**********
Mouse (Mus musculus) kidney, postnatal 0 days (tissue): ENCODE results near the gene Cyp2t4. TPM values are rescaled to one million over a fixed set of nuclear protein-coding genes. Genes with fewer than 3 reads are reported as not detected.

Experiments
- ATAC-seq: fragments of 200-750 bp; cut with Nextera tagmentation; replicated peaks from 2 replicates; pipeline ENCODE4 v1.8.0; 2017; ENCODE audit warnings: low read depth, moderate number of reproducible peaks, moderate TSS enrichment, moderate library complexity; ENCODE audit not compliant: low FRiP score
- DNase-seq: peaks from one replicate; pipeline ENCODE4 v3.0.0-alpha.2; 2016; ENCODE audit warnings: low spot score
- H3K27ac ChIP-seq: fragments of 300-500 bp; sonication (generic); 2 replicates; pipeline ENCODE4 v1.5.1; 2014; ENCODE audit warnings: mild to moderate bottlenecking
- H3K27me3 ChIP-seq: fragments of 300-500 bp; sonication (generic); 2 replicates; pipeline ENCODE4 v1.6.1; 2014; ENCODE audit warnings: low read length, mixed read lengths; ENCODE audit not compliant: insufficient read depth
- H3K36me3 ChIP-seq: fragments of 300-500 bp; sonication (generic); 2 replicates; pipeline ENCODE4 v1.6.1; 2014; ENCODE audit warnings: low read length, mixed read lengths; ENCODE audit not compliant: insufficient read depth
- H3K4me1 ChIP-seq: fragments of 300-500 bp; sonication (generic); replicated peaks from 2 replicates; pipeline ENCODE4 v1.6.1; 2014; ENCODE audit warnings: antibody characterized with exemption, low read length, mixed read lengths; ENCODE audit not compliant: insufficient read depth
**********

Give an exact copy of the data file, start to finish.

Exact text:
Mouse (Mus musculus) kidney, postnatal 0 days (tissue): ENCODE results near the gene Cyp2t4. TPM values are rescaled to one million over a fixed set of nuclear protein-coding genes. Genes with fewer than 3 reads are reported as not detected.

Experiments
- ATAC-seq: fragments of 200-750 bp; cut with Nextera tagmentation; replicated peaks from 2 replicates; pipeline ENCODE4 v1.8.0; 2017; ENCODE audit warnings: low read depth, moderate number of reproducible peaks, moderate TSS enrichment, moderate library complexity; ENCODE audit not compliant: low FRiP score
- DNase-seq: peaks from one replicate; pipeline ENCODE4 v3.0.0-alpha.2; 2016; ENCODE audit warnings: low spot score
- H3K27ac ChIP-seq: fragments of 300-500 bp; sonication (generic); 2 replicates; pipeline ENCODE4 v1.5.1; 2014; ENCODE audit warnings: mild to moderate bottlenecking
- H3K27me3 ChIP-seq: fragments of 300-500 bp; sonication (generic); 2 replicates; pipeline ENCODE4 v1.6.1; 2014; ENCODE audit warnings: low read length, mixed read lengths; ENCODE audit not compliant: insufficient read depth
- H3K36me3 ChIP-seq: fragments of 300-500 bp; sonication (generic); 2 replicates; pipeline ENCODE4 v1.6.1; 2014; ENCODE audit warnings: low read length, mixed read lengths; ENCODE audit not compliant: insufficient read depth
- H3K4me1 ChIP-seq: fragments of 300-500 bp; sonication (generic); replicated peaks from 2 replicates; pipeline ENCODE4 v1.6.1; 2014; ENCODE audit warnings: antibody characterized with exemption, low read length, mixed read lengths; ENCODE audit not compliant: insufficient read depth